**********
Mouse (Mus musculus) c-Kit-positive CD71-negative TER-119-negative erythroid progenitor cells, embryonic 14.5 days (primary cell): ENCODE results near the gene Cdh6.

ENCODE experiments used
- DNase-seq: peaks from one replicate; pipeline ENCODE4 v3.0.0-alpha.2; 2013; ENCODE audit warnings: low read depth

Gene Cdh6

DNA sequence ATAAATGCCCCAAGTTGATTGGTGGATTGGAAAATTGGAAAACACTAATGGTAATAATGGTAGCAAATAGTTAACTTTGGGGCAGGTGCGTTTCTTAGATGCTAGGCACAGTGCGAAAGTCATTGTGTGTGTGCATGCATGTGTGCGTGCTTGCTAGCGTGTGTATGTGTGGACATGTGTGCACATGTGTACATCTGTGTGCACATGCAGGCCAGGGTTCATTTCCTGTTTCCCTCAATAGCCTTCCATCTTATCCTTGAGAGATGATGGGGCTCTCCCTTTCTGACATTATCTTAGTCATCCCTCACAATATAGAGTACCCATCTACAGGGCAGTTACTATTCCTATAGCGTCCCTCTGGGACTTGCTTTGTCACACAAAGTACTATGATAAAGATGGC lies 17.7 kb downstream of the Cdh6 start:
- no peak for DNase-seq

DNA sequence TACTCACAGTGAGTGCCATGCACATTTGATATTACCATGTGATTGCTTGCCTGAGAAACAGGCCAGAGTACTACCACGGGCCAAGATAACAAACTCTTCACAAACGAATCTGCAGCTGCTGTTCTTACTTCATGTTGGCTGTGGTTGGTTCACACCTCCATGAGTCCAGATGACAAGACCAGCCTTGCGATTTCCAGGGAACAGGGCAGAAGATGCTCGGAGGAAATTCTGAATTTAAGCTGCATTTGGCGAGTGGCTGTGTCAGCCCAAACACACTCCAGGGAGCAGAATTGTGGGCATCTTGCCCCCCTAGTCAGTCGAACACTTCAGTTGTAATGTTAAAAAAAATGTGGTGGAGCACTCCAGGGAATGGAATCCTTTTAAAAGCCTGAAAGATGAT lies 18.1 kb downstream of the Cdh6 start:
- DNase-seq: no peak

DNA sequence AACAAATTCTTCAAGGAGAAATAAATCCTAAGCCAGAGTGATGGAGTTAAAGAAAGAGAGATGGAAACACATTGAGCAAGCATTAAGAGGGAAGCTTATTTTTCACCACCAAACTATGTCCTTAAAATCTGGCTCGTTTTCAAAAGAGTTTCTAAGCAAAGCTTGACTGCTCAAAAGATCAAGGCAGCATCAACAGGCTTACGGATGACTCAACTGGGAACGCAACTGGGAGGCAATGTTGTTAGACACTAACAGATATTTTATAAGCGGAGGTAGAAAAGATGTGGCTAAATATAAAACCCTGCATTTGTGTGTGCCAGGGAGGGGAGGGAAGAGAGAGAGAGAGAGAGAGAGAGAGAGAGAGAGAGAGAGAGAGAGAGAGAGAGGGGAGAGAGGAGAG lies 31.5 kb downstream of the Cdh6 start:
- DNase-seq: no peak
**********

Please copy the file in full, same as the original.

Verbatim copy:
Mouse (Mus musculus) c-Kit-positive CD71-negative TER-119-negative erythroid progenitor cells, embryonic 14.5 days (primary cell): ENCODE results near the gene Cdh6.

ENCODE experiments used
- DNase-seq: peaks from one replicate; pipeline ENCODE4 v3.0.0-alpha.2; 2013; ENCODE audit warnings: low read depth

Gene Cdh6

DNA sequence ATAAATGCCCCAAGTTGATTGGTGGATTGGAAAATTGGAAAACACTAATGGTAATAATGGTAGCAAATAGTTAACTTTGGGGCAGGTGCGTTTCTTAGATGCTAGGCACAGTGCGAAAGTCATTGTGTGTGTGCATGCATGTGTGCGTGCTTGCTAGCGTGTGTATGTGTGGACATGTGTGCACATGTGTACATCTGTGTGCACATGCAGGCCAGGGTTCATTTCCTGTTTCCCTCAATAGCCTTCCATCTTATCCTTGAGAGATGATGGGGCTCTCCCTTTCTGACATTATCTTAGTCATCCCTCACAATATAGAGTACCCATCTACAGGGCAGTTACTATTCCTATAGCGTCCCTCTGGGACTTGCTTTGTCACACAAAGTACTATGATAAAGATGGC lies 17.7 kb downstream of the Cdh6 start:
- no peak for DNase-seq

DNA sequence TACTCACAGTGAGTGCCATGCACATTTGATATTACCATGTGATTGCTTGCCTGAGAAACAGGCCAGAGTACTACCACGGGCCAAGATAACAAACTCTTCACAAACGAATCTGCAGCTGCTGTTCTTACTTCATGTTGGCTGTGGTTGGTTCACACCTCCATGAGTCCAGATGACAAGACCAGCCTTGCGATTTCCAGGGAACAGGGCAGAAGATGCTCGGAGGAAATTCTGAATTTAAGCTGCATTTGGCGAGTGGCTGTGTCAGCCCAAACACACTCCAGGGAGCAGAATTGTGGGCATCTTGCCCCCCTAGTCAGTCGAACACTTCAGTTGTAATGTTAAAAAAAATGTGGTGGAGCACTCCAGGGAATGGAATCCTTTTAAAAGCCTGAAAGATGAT lies 18.1 kb downstream of the Cdh6 start:
- DNase-seq: no peak

DNA sequence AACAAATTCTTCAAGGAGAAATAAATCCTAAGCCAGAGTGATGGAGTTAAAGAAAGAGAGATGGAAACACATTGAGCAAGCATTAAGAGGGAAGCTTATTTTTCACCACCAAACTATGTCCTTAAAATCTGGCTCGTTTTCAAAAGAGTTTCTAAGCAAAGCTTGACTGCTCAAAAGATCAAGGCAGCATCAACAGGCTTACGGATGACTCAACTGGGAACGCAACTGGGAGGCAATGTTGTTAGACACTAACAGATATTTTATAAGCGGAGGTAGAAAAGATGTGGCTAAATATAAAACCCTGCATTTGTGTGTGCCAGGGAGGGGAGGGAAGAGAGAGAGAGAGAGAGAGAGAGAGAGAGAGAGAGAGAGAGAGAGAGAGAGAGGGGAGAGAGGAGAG lies 31.5 kb downstream of the Cdh6 start:
- DNase-seq: no peak